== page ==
Lawyers May Get Some Answers to Visa Process

     (CN) – The Department of Homeland Security must explain why it has withheld certain information from immigration lawyers who are trying to understand new restrictions on the H-1B visa process for specialty occupations, a federal judge ruled.
     Temporary foreign workers use H-1B visas to serve in occupations that require theoretical or technical expertise in specialized fields, such as science, engineering and computer programming.
     But the American Immigration Lawyers Association says that DHS starting more strictly regulating the H-1B visa process for specialty occupations, refusing and revoking far more applications, and scheduling 25,000 worksite inspections in 2010.
     Amid the “heightened scrutiny,” DHS provided a “near vacuum of publicly available information” on how workers can comply, according to a federal complaint filed by the lawyers group, which purports to represent more than 11,000 attorneys and law professors who practice and teach immigration law.
     Though the U.S. Citizenship and Immigration Services refused the group’s calls to see a “Compliance Review Worksheet” in 2009, the lawsuit prompted it to release a redacted version. It also released a redacted version of a four-page memorandum by Donald Neufeld, acting associate director of domestic operations, regarding H-1B fraud initiatives, and a two-page preprinted USCIS form titled “H-1B Petition Fraud Referral Sheet.”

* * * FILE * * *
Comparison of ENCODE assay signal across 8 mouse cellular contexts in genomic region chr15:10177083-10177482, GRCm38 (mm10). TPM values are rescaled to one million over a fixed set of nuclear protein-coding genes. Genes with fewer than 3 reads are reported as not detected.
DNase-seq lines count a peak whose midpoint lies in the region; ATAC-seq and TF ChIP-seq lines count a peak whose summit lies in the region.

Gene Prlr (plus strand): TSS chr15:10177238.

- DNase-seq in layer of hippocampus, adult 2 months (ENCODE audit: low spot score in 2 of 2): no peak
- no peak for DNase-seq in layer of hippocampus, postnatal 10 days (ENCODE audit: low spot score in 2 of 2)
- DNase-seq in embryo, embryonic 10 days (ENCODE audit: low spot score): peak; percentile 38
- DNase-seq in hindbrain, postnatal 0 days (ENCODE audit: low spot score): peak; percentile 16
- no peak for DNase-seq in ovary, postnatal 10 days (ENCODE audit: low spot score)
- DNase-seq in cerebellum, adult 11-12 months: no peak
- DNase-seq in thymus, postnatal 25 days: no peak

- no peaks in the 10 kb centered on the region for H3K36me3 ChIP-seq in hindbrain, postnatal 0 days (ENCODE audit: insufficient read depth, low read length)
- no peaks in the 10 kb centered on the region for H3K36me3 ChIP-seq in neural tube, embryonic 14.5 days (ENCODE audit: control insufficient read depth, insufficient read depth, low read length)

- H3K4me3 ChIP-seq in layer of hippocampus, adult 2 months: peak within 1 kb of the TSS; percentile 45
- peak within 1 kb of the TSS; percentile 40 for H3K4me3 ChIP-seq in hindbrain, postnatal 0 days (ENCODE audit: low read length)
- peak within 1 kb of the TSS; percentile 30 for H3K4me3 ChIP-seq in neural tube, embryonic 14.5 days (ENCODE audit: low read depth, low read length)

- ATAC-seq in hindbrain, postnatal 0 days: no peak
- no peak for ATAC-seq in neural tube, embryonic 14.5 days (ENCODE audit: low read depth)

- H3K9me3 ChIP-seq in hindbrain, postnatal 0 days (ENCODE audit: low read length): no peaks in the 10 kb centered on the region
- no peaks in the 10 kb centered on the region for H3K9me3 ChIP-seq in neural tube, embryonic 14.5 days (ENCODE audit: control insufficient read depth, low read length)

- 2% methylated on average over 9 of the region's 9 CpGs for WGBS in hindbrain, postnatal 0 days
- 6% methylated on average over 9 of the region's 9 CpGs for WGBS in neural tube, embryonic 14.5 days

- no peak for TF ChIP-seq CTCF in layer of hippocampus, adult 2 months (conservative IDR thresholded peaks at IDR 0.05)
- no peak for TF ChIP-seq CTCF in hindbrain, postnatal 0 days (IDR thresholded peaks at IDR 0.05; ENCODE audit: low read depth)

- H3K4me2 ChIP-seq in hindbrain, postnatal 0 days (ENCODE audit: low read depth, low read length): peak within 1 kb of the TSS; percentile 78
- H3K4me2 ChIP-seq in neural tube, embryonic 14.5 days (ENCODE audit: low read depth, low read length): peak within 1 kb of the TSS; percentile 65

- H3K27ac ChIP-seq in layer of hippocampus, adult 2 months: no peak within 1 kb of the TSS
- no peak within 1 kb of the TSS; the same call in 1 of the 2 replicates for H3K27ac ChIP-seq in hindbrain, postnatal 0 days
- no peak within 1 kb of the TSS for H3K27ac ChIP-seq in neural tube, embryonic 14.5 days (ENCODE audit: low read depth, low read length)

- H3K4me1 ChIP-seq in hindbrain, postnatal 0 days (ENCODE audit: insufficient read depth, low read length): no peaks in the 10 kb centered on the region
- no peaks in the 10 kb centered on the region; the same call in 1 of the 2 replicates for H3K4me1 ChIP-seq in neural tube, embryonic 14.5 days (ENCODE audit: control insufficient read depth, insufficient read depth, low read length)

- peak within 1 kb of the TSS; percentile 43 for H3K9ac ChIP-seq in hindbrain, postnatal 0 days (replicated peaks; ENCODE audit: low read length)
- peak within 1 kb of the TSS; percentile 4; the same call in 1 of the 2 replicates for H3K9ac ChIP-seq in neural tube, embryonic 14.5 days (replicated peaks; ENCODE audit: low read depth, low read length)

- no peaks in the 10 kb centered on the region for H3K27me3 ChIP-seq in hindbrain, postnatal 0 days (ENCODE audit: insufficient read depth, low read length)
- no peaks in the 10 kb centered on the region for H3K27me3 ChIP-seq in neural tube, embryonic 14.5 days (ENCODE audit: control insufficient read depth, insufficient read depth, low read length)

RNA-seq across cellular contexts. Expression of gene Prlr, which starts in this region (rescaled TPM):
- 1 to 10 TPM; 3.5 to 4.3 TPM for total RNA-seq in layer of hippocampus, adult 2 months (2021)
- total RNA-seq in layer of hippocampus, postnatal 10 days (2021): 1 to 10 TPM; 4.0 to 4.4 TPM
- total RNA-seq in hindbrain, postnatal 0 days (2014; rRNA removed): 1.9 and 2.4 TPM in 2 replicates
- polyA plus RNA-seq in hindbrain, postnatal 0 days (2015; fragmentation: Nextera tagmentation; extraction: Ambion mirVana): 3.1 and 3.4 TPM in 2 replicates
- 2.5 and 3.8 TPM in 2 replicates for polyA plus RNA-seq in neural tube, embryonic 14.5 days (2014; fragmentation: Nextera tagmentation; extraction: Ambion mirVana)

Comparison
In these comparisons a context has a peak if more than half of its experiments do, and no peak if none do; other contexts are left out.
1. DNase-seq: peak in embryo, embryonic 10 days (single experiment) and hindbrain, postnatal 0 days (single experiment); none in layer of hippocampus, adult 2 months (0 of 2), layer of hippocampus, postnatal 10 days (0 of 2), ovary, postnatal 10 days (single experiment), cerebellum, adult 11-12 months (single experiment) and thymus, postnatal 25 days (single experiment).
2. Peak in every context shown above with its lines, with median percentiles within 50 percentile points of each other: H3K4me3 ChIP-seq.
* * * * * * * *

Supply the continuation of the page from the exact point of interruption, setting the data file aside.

It attributed the redactions to FOIA exemption 7(e), which protects records that might compromise law enforcement investigations or prosecutions, but the lawyers group claimed that the three redacted documents do not qualify because they contain publicly available information.
     U.S. District Judge Emmet Sullivan agreed that the government properly invoked the exemption, but he did not approve of the accompanying Vaughn indexes, which take their name from the 1973 case Vaughn v. Rosen.
     Vaughn indexes must identify each document withheld, state the statutory exemption claimed, and explain how disclosure would damage the interests protected by the claimed exemption.
     The accompanying description does not, however, explain how the redacted information differs from information that the defendants have chosen to publicly disclose,” Sullivan wrote. “As explained above, the court finds that USCIS is required to specifically explain the difference between what it has deemed appropriate for public disclosure and what remains withheld, in light of the existence of the publicly-disclosed BFCA Report and the Compliance Review Report Instructions. Specifically, for any documents that relate to the subject matter discussed in the BFCA Report and the Compliance Review Report Instructions, defendants must specify how the information redacted differs from what has been officially disclosed.”
     Revised Vaughn indexes are due by April 30, and the parties must file a joint recommendation to resolve the case by May 31, according to the court.

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